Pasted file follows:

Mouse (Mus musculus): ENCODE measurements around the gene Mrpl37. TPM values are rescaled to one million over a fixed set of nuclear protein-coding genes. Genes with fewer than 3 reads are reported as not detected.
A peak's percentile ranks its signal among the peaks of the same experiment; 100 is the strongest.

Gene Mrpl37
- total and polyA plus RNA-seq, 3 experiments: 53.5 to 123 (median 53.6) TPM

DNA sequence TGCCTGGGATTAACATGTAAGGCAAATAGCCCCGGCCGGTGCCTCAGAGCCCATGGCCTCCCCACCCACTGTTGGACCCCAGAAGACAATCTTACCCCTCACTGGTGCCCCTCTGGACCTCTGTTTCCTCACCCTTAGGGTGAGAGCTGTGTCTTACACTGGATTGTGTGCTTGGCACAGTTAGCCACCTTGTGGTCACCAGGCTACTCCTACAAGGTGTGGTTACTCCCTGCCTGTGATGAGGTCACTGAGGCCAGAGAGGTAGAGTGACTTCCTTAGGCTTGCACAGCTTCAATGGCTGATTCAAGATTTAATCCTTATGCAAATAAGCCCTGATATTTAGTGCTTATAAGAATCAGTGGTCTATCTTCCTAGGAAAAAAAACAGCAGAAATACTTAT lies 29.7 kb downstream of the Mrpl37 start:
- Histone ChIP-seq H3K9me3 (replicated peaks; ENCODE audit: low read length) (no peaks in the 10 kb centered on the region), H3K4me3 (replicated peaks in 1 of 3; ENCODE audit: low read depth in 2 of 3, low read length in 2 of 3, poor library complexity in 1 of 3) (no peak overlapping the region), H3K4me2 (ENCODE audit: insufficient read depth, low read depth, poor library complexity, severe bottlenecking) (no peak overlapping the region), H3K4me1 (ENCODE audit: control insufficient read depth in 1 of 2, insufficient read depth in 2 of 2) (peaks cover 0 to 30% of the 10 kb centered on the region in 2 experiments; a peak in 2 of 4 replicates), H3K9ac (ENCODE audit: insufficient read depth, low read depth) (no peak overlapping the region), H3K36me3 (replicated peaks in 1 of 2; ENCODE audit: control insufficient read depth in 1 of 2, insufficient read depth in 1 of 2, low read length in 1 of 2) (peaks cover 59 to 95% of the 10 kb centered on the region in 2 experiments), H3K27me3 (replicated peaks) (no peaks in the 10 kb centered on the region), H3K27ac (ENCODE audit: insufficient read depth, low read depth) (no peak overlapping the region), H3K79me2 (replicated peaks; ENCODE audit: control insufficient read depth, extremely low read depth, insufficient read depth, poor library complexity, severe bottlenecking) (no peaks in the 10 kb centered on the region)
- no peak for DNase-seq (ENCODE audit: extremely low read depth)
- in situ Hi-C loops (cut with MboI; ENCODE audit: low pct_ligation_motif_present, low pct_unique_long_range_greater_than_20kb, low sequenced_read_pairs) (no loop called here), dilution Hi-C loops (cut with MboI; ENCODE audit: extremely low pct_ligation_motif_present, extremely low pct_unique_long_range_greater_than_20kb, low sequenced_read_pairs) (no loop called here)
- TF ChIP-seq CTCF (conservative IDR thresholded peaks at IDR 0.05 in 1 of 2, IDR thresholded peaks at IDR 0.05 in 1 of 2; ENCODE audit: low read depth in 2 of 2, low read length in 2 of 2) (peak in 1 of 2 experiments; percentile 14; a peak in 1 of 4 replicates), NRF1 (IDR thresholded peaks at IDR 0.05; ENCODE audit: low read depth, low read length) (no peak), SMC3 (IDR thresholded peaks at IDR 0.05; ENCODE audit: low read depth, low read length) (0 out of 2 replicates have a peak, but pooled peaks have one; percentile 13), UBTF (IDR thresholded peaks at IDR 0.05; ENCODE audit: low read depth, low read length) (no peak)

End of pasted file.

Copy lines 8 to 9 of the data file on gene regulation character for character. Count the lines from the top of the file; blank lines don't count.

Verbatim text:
- in situ Hi-C loops (cut with MboI; ENCODE audit: low pct_ligation_motif_present, low pct_unique_long_range_greater_than_20kb, low sequenced_read_pairs) (no loop called here), dilution Hi-C loops (cut with MboI; ENCODE audit: extremely low pct_ligation_motif_present, extremely low pct_unique_long_range_greater_than_20kb, low sequenced_read_pairs) (no loop called here)
- TF ChIP-seq CTCF (conservative IDR thresholded peaks at IDR 0.05 in 1 of 2, IDR thresholded peaks at IDR 0.05 in 1 of 2; ENCODE audit: low read depth in 2 of 2, low read length in 2 of 2) (peak in 1 of 2 experiments; percentile 14; a peak in 1 of 4 replicates), NRF1 (IDR thresholded peaks at IDR 0.05; ENCODE audit: low read depth, low read length) (no peak), SMC3 (IDR thresholded peaks at IDR 0.05; ENCODE audit: low read depth, low read length) (0 out of 2 replicates have a peak, but pooled peaks have one; percentile 13), UBTF (IDR thresholded peaks at IDR 0.05; ENCODE audit: low read depth, low read length) (no peak)